For my dissertation research, I created what I call the “Hurricane Katrina Victim Database.” This was my effort to compile as complete and accurate a record as possible. In doing so, I worked closely with the State Medical Examiner, and many of my primary sources came from them. I did not stop there though, and included other victims with reliable documentation. These include 20 victims from Jefferson Parish listed in The Times-Picayune, 6 victims described to me by the Plaquemines Parish emergency manager, and 40 victims found in Orleans Parish after the Medical Examiner ceased operations. In the end, my database listed 1572 victims of Hurricane Katrina’s impacts in Louisiana.

One thing about this disaster that I think we have taken for granted is the level of detailed data that it produced. In doing this research, I worked with high resolution satellite imagery, detailed elevation and flood depth datasets, the results state-of-the-art computer models including ADCIRC and SOBEK, and many other datasets.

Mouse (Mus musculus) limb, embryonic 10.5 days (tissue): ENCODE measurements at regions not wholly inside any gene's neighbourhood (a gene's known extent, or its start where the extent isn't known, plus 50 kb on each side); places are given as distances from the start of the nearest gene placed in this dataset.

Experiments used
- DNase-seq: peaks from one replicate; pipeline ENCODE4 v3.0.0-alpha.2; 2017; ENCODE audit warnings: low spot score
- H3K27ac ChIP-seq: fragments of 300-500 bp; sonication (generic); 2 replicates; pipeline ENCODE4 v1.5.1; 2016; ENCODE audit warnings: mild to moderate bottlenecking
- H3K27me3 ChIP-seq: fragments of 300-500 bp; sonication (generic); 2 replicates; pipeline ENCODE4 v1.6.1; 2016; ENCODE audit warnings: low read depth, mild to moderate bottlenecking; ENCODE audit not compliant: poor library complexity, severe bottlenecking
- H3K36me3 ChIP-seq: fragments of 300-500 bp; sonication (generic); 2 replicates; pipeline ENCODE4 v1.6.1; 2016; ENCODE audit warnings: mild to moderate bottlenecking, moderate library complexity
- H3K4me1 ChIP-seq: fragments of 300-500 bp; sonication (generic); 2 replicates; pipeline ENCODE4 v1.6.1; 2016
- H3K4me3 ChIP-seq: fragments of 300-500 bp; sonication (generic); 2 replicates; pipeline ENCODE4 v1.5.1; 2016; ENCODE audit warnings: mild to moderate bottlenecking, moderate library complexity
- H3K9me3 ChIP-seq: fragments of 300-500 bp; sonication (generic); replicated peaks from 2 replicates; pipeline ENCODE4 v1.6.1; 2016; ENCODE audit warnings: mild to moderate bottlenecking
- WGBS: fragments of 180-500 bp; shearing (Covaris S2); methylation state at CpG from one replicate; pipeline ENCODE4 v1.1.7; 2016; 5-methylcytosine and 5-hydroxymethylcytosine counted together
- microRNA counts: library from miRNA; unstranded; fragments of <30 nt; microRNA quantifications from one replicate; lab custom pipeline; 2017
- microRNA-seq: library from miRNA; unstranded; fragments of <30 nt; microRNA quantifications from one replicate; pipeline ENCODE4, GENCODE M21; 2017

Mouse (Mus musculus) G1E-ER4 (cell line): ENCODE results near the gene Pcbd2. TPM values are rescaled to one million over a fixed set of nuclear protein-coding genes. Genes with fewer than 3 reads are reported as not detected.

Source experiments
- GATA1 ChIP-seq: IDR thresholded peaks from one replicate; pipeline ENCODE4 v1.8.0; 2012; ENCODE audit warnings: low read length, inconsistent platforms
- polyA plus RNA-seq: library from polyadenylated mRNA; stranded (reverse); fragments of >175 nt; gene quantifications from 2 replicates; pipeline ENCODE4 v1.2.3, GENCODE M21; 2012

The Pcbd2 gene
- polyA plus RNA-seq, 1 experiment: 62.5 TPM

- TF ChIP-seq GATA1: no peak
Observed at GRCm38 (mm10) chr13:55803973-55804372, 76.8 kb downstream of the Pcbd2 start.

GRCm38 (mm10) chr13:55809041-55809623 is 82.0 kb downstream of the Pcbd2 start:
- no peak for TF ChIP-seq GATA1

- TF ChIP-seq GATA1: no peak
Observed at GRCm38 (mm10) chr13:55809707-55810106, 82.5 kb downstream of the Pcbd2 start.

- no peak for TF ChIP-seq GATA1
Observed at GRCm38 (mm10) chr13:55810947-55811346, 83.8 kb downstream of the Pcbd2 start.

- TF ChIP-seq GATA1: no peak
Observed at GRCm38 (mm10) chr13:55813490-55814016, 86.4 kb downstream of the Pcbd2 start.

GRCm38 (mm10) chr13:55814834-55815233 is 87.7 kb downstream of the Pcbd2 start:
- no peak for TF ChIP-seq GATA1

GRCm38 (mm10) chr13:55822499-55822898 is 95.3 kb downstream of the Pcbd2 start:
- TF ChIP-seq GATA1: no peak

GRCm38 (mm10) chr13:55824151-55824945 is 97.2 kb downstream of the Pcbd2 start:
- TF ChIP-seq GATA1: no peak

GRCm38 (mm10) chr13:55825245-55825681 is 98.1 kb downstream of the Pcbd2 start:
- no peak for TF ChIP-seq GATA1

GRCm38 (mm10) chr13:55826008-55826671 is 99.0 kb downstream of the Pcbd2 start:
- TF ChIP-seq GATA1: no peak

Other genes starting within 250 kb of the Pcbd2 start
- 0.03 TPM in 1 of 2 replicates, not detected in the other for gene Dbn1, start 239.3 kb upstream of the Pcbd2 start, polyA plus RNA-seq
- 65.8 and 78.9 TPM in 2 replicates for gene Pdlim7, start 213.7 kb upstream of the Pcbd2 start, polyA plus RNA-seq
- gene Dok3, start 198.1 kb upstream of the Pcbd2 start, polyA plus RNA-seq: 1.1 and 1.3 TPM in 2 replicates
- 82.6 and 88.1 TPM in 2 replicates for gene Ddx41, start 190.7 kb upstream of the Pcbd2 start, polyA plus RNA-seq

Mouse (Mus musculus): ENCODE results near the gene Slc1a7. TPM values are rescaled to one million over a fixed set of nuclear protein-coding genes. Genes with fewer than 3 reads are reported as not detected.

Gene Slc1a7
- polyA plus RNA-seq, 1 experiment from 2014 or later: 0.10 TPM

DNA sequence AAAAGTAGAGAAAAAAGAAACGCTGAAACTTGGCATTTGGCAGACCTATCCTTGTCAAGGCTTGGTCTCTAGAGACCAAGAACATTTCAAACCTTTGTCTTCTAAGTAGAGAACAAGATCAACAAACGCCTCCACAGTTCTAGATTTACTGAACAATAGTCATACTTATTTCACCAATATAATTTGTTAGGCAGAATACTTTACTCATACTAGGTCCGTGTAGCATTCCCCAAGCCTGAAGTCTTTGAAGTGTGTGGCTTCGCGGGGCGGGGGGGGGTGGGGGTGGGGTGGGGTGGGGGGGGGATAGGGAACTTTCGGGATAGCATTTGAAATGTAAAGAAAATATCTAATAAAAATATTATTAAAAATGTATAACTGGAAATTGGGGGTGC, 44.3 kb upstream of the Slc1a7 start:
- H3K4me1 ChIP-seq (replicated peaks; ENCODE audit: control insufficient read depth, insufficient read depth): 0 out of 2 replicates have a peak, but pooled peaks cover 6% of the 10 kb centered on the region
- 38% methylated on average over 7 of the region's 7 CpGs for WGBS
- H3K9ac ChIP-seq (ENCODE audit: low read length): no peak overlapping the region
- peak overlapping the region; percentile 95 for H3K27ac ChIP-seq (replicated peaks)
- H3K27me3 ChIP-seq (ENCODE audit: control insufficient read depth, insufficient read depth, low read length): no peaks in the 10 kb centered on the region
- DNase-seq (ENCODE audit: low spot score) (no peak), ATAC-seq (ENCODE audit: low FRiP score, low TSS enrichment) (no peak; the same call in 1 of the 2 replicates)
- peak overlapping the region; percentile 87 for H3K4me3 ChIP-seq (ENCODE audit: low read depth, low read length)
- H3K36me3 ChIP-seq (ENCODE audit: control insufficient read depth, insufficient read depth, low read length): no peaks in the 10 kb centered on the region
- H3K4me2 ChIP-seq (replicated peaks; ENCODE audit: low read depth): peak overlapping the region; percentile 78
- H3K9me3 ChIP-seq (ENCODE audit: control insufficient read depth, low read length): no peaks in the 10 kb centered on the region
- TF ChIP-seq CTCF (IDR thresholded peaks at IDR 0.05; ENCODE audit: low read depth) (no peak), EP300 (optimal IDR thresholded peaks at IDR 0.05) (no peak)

Deceased victim recovery locations along with depth of flood waters for Greater New Orleans area.


These datasets gave me important hazard characteristics, such as wind speed and flood depth, at the locations where bodies were found. The SOBEK model even provided velocity of the flood waters and its rate-of-rise. My research team and I also completed the grim task of visiting over 400 locations where victims had been found after the disaster. During these field surveys, we measured water marks and first floor elevations. We also looked for signs of structural damage, indications of attempted escape and rescue, and evidence of disability, such as handicap license plates and decals indicating things like oxygen tanks.


With evacuees scattered across the country, Hurricane Katrina related deaths among Louisiana residents were also scattered across the country.

Using all this data and trying to make sense of these trends, I borrowed a concept from a paper written by two of my colleagues. Jonkman and Kelman in 2005 published a paper called “An Analysis of the Causes and Circumstances of Flood Disaster Deaths.” I did not have access to the medical cause of death for each victim, but I did have enough information to draw inferences regarding the causes of death.